The commons as a renewed political force for Europe

The European Commons Assembly continue exploring how commoners can bring the advent of political alternatives from the local to the European level, and articulate joint demands for urgent political issues.

The commons are emerging and developing to become a political force with the strength to contract neoliberalism. The first European Commons Assembly, launched in November 2016 with approximately 150 commoners at various spaces around Brussels and the European Parliament, can be understood as the evidence of the aspirations and discourse of the commons becoming a renewed political force. The on-going nature of the ECA, aims to lay the foundations for a united and strong European commons movement based on a twofold goal: 1) support the decentralised activities of commoners and their engagement in concrete, collaborative and bottom-up actions and 2) give a voice to the commons and campaign at the European level, including in the institutions, to build a flourishing European political civil-society movement for the commons.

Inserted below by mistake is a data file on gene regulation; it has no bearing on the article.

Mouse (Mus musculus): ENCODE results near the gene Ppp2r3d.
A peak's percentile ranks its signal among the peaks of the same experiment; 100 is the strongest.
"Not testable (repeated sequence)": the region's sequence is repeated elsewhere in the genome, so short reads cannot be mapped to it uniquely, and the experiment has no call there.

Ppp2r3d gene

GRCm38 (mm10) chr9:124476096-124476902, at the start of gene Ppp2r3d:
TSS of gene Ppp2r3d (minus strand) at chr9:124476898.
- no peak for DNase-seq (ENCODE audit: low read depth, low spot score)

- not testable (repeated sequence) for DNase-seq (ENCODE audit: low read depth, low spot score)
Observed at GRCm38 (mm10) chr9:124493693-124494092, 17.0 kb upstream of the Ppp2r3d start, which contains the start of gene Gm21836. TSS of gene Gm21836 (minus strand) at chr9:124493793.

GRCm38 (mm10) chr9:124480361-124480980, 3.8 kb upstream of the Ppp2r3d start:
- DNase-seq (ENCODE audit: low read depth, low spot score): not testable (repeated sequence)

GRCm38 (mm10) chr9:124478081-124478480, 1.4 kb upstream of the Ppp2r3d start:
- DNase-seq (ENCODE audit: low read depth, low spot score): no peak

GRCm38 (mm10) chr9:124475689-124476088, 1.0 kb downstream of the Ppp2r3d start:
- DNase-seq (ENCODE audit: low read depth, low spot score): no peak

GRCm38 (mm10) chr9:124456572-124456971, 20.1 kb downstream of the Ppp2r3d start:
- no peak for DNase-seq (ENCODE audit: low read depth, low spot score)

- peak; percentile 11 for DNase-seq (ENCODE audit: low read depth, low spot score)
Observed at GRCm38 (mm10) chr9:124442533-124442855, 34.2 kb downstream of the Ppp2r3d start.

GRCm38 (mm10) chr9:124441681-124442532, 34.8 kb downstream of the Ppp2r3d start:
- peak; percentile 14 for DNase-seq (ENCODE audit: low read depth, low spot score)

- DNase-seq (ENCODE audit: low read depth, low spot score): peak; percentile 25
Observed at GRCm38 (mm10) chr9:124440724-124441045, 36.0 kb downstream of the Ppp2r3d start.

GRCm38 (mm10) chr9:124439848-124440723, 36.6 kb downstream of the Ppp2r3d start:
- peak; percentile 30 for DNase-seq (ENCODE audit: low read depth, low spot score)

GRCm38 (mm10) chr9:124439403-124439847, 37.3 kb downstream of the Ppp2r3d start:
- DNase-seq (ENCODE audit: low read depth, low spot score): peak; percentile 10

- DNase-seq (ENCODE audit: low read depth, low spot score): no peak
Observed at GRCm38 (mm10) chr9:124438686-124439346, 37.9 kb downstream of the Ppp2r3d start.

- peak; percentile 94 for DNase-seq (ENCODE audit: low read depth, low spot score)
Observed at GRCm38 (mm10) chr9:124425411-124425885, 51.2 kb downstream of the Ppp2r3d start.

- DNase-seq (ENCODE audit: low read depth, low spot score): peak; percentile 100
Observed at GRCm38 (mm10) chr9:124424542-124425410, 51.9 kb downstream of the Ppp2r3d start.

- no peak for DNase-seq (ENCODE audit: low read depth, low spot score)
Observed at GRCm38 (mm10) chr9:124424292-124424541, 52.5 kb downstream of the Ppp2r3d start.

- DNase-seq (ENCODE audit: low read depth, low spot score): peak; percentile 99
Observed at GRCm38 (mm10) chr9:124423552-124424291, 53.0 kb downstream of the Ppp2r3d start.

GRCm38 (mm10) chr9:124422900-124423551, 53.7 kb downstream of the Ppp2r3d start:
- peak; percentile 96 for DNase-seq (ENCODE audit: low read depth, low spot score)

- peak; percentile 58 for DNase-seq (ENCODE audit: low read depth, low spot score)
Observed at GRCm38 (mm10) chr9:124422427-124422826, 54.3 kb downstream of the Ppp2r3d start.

The ECA continue exploring how we can bring the advent of creative institutions and political alternatives from the local to the European level, and articulate joint demands for urgent political issues, including:

  • Empowering community renewable energy.
  • Internet infrastructures as a commons
  • Territories of commons as reservoirs of sustainable food production, biodiversity,  cultural heritage, climate change resilience
  • Open research and science with citizen participation for social and environmental objectives.
  • Copyright reform for access to knowledge and information
  • Transparency and direct citizen participation in political institutions.
  • Supporting and financing urban commons for culture, co-housing, transport, food production.
  • Sustainable and democratic management of natural resources and biodiversity.

As the European institutions are losing efficiency and credibility in tackling most urgent issues of our times, the commons movements are claiming to go beyond borders and serve as the ground to start implementing new policies to address the “democratic deficit”. Throughout Europe, European citizens are increasingly aware of the need for a different model of globalisation. From those resisting the privatisation of resources to the occupation of public spaces against neoliberalism, the commons movement aims to be the political expression of European citizens.